Last updated on July 27, 2017 - My Free Marketing newsletter 👀
A year ago, my good friend Lisa mentioned she met a guy named Siggi who made Icelandic yogurt. I brushed it off, not thinking much of it until 2 months ago when I saw the yogurt of the same name in Whole Foods.
I’d been eating Vanilla Greek yogurt for awhile since it tasted great and has good macro-nutrients. I figured I’d give Siggi’s yogurt a shot.
It was surprisingly creamier than Greek yogurt and had a better nutritional profile. More protein and less sugar = happy Noah.
Then while walking around NYC last month with Tyler, who helps write OkDork, I introduced him to Siggi’s yogurt which I’d become completely addicted too.
He loved it and mentioned their brand in a tweet.
Siggi's favorited the tweet and I realized there are many companies who I completely adore and I want to connect with.
I cold tweeted (that sounds weird to write) at Siggi the founder and he was cool enough to set aside some time to talk.
Note: A good lesson for the future, is to record the entire conversation to make it easier for you but it’s a work in progress.
Here’s what I learned from him about starting and growing his yogurt business, which is now in all of Whole Foods and stores nationwide:
How do you pronounce Skyr (the style of yogurt)?
SKEE - R
What’s a typical day in the life for you?
Mostly dealing with different types of contracts, interviews with people like today I have one with Noah, issues at the manufacturing plant, time with salesforce, variety of phone calls, lunch, working on improving our distribution. My tasks vary from day to day and now that I’m not traveling this week I’m catching up on a lot.
How long did it take for you to make your first dollar?
I made the yogurt in my apartment as a hobby around Christmas 2004. Then later in 2005 I sold my first batches at the farmers market. The idea took about a year to really start making money from the first batches.
The growth of the business was happenstance.
I kept making a lot of yogurt and gave it to a good friend who worked at Murray’s cheese store. She emailed later wanting more and it got stocked there.
In the beginning he had them as a customer and a business professor as a investor, so it was an easy decision to quit his Deloitte consulting cubicle job to start his own venture.
Did you prefer low sugar or jump on the trend of healthier yogurt products?
The product is this way from the beginning, from the first batch. Reason we’ve promoted it lately as “low sugar” is that the market is realizing sugar is really bad for you. Personally, I’m shocked by all the sugar in yogurts. Most yogurt is egregious, many have more sugar than a can of Coke! 39 grams of sugar for 12 ounces of coke. That’s 3.25 grams of sugar per ounce. Now let’s take a Chobani Black Cherry Yogurt, that has 3grams of sugar per ounce. Almost the same as a Coke!! But Coke is earnest but people are confused about yogurt and think that it’s really good for them. It is not something we tried to engineer just my personal preference.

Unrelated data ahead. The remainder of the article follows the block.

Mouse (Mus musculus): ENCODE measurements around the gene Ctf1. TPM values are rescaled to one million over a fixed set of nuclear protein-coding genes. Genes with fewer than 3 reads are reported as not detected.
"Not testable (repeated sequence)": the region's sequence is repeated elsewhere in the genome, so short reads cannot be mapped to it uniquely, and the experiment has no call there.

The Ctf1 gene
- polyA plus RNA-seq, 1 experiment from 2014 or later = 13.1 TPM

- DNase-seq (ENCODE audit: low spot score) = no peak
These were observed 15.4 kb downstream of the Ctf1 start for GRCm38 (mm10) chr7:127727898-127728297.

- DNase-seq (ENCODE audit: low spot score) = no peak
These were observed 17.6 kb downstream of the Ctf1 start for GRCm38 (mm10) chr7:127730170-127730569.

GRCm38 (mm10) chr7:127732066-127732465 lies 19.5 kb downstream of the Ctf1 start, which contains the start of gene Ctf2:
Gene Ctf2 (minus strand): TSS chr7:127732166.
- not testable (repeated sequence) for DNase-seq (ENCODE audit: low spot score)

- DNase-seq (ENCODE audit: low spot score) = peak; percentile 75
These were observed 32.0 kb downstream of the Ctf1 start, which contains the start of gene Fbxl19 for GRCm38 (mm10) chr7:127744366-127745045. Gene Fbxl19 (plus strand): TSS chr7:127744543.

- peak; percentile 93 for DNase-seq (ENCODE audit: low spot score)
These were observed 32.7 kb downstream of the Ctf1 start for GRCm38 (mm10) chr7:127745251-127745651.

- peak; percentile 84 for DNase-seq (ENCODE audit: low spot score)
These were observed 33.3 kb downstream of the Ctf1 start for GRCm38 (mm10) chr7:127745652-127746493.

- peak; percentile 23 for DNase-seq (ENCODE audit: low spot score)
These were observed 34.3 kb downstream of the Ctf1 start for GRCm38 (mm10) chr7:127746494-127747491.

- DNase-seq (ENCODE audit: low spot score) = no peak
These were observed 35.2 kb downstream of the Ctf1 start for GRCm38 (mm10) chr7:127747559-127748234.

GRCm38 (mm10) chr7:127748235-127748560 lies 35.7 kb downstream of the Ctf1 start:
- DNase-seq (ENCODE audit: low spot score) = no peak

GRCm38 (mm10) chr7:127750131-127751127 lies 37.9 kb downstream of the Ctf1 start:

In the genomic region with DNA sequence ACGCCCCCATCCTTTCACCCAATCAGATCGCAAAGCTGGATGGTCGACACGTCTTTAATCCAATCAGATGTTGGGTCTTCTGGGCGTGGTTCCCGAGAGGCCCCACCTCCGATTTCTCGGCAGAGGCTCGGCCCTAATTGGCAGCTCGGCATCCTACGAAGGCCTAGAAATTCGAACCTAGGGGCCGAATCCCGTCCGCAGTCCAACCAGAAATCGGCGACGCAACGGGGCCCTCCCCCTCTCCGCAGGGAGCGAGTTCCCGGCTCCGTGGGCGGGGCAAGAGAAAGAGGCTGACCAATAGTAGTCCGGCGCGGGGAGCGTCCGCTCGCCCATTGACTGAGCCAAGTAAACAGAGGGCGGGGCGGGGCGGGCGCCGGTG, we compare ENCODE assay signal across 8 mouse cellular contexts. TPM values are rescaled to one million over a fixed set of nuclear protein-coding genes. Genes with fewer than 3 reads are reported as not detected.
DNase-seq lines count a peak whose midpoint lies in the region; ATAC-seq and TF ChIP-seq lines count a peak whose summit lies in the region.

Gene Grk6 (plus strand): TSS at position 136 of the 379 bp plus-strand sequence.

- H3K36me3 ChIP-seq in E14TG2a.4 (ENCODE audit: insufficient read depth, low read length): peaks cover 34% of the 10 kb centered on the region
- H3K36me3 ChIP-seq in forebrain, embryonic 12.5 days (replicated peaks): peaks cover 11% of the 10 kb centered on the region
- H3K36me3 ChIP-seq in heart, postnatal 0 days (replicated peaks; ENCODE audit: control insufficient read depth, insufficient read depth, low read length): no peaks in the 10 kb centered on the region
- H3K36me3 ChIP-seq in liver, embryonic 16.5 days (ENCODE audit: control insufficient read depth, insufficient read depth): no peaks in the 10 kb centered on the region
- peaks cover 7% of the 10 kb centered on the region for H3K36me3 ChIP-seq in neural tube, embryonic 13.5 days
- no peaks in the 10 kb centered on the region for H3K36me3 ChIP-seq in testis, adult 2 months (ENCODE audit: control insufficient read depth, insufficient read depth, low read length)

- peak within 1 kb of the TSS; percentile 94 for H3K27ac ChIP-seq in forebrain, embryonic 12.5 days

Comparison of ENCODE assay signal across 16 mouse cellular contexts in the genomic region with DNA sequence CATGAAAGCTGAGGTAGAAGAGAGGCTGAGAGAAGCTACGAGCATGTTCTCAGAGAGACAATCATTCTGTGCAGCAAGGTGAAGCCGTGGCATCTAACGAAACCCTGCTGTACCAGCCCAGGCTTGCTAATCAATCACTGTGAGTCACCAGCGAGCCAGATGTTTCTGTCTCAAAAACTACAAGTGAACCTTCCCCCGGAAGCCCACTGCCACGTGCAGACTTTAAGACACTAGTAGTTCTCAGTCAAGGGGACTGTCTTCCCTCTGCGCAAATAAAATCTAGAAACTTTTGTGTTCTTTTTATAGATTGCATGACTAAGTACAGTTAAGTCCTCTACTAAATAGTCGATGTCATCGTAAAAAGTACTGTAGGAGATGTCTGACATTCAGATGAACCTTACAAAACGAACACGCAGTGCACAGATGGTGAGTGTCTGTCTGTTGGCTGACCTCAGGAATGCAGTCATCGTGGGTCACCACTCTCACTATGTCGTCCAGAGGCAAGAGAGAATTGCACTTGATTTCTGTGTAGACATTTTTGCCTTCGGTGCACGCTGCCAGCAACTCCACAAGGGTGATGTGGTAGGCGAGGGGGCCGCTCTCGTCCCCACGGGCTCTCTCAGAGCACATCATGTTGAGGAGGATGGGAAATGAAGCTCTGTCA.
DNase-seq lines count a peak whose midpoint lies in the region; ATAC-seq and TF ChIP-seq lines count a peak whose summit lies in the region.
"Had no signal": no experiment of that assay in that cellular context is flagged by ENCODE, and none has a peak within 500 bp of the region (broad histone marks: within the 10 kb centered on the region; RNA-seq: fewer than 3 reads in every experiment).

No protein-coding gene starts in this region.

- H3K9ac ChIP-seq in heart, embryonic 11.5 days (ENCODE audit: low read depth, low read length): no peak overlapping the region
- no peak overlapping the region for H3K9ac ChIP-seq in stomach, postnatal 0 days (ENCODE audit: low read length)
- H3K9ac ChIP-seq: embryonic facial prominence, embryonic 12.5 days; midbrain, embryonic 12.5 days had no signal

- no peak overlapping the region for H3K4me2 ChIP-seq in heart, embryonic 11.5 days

Has it been hard to educate consumers about the importance of lower sugar yogurt?
We have just highlighted what we believed was important. The movie Fed Up has definitely helped highlight the importance of how much sugar people eat. It’s been a slow awareness since I started this business in 2004.
The low sugar is a hallmark of the brand.
This yogurt is a traditional product where I grew up in Iceland. There it was simple with low sugar. I recreated that with my own kind of yogurt.
How have you gotten so much PR? How can another small business do the same?
The product has a point of view.
People who agree with you, those people, have the strongest point of view on a topic. Help them talk more about it.
We used a pr firm, wasn’t as helpful as doing internally.
We came out with product about what was missing, a strong point of view and others who shared view wanted to cover it.
I didn’t look at the market and see what people wanted to talk about.
Just made a yummy yogurt from when I was growing up and overtime with more people trying it, started to resonate.
If I had done market research: how many people want to eat low sugar?? Who knows how that would have turned out.
How did you pick which stores you want to be in?
Whole foods approached me. Ultimately, I looked at where similar products were being sold and where consumers would prefer lower sugar yogurt.
What lesson would you tell Young Siggi just starting out?
Plan for success. Believe in yourself. Know it’ll work. Many people start out haphazardly and don’t truly believe in themselves. Believe you will get there. Also, get enough sleep! Not sleeping is a badge of honor but leads to poor decisions.
Who do you go to for advice?
I’ve met friends in the food industry, added board members and ultimately surrounded myself with smart people who understand where I am headed. They are not “yes” people. Instead, they are reasonably critical of the things I’m doing. Many times I’m too immersed with my own thing, fighting fires, etc. So it’s helpful to have people around you to help form long-term perspectives.
What do you need the most help with today?
Anyone who knows logistical chains really well or a way to get cheaper and more efficient fridgerators.
It’s been nearly 10 years since he started this business. Don’t expect overnight miracles. Persistence and working on something you are truly interested in will pay off.
It’s interesting to note when you make something that people respond really well to. This can be a product, a service or a general action that you do that people always react positively towards.
Siggi was very clear he didn’t do market research to create the product but worked inwards from a solution he wanted for himself.